With major benchmarks trading near highs in a seasonally weak period for the equities market, U.S. stock exchange traded funds may have more room to run.
Over the past month, the SPDR S&P 500 ETF (NYSEArca: SPY), iShares Core S&P 500 ETF (NYSEArca: IVV) and Vanguard 500 Index (NYSEArca: VOO) remain flat after the S&P 500 touched an all-time high in late May. [U.S. Stocks, ETFs Can Still Push Higher in Rising Rate Environment]
“It’s very rare and unusual for the markets to peak out for the year in May or June,” Jonathan Krinsky, chief market technician at MKM Partners, said on CNBC.
The S&P 500 is trading about 26 points, or less than half a percentage point, below its 2,134.72 high set on May 20.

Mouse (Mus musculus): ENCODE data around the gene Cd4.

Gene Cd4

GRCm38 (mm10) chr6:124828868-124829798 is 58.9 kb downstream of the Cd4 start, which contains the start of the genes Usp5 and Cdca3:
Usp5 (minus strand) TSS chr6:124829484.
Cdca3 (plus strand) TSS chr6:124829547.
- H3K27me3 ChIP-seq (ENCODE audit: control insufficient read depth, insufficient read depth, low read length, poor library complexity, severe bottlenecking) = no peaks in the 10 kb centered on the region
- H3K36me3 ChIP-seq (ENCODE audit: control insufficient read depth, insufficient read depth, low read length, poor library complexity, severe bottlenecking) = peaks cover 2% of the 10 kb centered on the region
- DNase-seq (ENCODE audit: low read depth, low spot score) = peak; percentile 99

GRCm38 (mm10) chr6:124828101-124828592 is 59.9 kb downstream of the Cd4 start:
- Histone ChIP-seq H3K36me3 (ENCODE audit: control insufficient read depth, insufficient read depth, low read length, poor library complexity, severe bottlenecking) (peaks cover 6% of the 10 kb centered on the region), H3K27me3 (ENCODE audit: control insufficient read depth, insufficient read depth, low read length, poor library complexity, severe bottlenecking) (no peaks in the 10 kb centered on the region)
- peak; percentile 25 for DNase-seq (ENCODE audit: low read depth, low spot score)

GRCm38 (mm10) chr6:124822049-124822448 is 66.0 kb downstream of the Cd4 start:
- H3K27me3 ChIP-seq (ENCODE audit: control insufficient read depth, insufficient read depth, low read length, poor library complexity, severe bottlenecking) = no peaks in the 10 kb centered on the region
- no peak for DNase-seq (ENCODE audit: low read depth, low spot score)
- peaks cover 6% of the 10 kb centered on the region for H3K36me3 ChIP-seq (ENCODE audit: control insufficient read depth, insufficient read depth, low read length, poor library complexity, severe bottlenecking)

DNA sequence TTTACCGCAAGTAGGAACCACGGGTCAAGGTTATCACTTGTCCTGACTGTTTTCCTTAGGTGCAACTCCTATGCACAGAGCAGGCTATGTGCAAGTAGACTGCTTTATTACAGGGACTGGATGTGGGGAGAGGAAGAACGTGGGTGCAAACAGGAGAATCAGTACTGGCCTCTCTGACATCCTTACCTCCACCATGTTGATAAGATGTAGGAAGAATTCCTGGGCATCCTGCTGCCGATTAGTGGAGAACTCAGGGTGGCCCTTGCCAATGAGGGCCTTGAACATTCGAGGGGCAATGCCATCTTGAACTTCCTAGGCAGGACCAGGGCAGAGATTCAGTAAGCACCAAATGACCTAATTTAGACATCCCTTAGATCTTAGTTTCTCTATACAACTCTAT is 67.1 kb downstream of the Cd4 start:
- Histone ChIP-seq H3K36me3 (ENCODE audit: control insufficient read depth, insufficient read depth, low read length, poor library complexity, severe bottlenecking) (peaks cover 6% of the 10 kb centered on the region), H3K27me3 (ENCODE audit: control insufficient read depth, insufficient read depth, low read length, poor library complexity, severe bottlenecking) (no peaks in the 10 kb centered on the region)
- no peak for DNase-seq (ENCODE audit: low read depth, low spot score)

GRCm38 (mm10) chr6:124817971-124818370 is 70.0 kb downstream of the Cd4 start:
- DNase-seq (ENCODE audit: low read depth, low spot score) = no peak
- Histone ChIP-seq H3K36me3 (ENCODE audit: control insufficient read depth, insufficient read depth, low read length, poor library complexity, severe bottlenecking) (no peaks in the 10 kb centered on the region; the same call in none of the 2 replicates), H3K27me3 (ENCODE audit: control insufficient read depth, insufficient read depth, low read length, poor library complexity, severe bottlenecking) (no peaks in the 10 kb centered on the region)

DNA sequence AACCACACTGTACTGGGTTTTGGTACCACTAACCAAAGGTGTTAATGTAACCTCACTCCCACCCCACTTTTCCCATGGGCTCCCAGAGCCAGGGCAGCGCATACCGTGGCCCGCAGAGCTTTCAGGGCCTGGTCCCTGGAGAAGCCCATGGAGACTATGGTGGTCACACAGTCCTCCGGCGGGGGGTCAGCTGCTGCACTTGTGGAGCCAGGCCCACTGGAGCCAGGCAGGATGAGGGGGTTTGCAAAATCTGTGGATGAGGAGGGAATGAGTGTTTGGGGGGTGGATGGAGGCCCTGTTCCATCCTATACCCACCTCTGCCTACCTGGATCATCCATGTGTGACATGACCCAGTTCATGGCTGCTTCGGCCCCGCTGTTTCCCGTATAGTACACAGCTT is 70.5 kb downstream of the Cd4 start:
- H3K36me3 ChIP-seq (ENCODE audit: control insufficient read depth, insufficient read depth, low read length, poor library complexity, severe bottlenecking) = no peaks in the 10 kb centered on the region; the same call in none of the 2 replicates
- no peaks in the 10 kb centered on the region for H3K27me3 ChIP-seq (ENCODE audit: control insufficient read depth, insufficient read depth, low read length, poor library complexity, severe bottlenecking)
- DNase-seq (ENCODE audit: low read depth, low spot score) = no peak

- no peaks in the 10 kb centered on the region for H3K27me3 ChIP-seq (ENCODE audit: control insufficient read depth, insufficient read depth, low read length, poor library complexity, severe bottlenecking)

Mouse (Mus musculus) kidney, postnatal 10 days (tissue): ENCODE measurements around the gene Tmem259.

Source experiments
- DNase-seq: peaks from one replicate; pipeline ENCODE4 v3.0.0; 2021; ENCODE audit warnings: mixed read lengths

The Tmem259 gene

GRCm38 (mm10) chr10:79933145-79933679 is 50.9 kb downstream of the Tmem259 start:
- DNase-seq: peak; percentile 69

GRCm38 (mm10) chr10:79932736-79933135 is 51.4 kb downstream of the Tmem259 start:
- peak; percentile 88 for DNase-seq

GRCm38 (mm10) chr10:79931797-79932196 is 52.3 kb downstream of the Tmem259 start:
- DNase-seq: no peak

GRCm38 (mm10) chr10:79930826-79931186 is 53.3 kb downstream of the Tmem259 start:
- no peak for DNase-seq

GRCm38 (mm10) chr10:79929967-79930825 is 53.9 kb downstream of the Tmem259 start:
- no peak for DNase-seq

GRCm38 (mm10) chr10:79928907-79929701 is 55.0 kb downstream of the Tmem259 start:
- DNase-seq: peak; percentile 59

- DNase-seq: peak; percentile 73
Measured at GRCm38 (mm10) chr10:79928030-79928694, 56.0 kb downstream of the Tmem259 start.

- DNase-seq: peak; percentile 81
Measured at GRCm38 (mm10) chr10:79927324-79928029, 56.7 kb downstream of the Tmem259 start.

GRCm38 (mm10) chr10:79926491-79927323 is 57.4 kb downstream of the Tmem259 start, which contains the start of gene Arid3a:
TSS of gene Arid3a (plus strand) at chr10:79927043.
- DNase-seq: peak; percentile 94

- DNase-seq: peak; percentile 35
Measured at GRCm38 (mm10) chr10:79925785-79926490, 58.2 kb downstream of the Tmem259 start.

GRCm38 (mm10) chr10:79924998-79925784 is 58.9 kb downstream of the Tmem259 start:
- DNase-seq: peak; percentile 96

Over the past 86 years, Krinsky calculated that the S&P 500 made a calendar-year high only once in the month of June and twice in the month of May.
“This suggests that even if there is weakness into the summer, a higher high should be made by year-end,” Krinsky added.
Between 1928 and 2014, the S&P 500 has typically made the most calendar year highs in December, followed by January and November. As many market participants know, these months correspond with the economic boost experienced during winter holiday season.